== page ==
Complexation of Trivalent Rare Earth Elements (Ce, Eu, Gd, Tb, Yb) by Carbonate Ions

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Carbonate stability constants for five rare earth elements (Ce3+, Eu3+, Gd3+, Tb3+, and Yb3+) have been determined at t = 25°C and 0.70 ± 0.02 M ionic strength through solvent exchange techniques. Estimated stability constants for Ce, Eu, and Yb are in close agreement with previous work. Analyses using Gd and Tb provide the first carbonate stability constants for these elements based on direct measurements. Our measured stability constants were used to estimate carbonate stability constants for the entire suite of REEs. Our Eu, Gd, and Tb carbonate stability constants demonstrate the existence of a “Gd-break”: Carbonate stability constants for Gd are smaller than those for Eu and Tb. In analogy to Gd concentration anomalies reported in field observations, Gd stability constant anomalies have been defined in terms of the difference logLβn(Gd) − log {(Lβn(Eu) +Lβn(Tb))2}">logLβn(Gd) − log {(Lβn(Eu) +Lβn(Tb))2} , where Lβn(M) = [MLn][M3+]−1[L]n. Examinations of REE-organic stability constants demonstrate that 106 out of 125 organic ligands have negative Gd anomalies in their first stability constants. The magnitudes of negative Gd anomalies generally become greater with increasing magnitude in Gd-ligand stability constants. Field observations of positive anomalies in shale-normalized Gd concentrations can be explained in terms of REE scavenging by organic surface ligands, such as polyaminocarboxylic acids, which possess a more negative Gd anomaly than carbonate ligands. Our modeling efforts indicate that a mixture of strongly complexing organics such as polyaminocarboxylic acids, and weakly complexing organics such as mono- and dicarboxylic acids is consistent with the pattern of REE scavenging by marine particulate matter.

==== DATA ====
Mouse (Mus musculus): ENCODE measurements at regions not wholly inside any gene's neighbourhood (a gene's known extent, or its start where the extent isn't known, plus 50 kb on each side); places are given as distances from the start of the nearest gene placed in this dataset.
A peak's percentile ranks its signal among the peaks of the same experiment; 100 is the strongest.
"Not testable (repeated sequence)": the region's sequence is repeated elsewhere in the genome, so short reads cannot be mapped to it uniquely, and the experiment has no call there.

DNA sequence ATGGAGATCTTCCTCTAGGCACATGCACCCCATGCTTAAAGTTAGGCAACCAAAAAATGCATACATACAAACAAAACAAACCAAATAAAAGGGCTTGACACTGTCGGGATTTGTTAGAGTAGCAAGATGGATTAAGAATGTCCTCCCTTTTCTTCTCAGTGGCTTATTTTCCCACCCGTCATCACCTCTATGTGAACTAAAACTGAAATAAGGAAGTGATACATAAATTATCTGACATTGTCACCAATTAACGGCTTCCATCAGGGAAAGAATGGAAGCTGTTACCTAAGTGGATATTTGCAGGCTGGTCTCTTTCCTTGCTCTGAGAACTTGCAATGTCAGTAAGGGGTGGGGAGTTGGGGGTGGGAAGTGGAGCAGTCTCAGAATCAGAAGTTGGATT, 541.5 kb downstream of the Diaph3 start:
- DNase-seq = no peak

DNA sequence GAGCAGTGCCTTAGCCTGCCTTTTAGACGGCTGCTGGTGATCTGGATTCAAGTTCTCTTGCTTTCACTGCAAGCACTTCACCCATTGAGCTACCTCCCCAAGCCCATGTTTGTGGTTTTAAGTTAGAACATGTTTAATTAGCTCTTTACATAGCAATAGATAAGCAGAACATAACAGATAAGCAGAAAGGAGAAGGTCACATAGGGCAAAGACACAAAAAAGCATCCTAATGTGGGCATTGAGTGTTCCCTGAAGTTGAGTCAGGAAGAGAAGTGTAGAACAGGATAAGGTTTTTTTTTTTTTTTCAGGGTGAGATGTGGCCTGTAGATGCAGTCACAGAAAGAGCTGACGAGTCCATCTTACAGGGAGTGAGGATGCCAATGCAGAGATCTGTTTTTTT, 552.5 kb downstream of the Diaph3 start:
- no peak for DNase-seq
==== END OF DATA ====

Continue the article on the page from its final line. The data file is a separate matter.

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Geochimica et Cosmochimica Acta, v. 57, issue 2, p. 295-302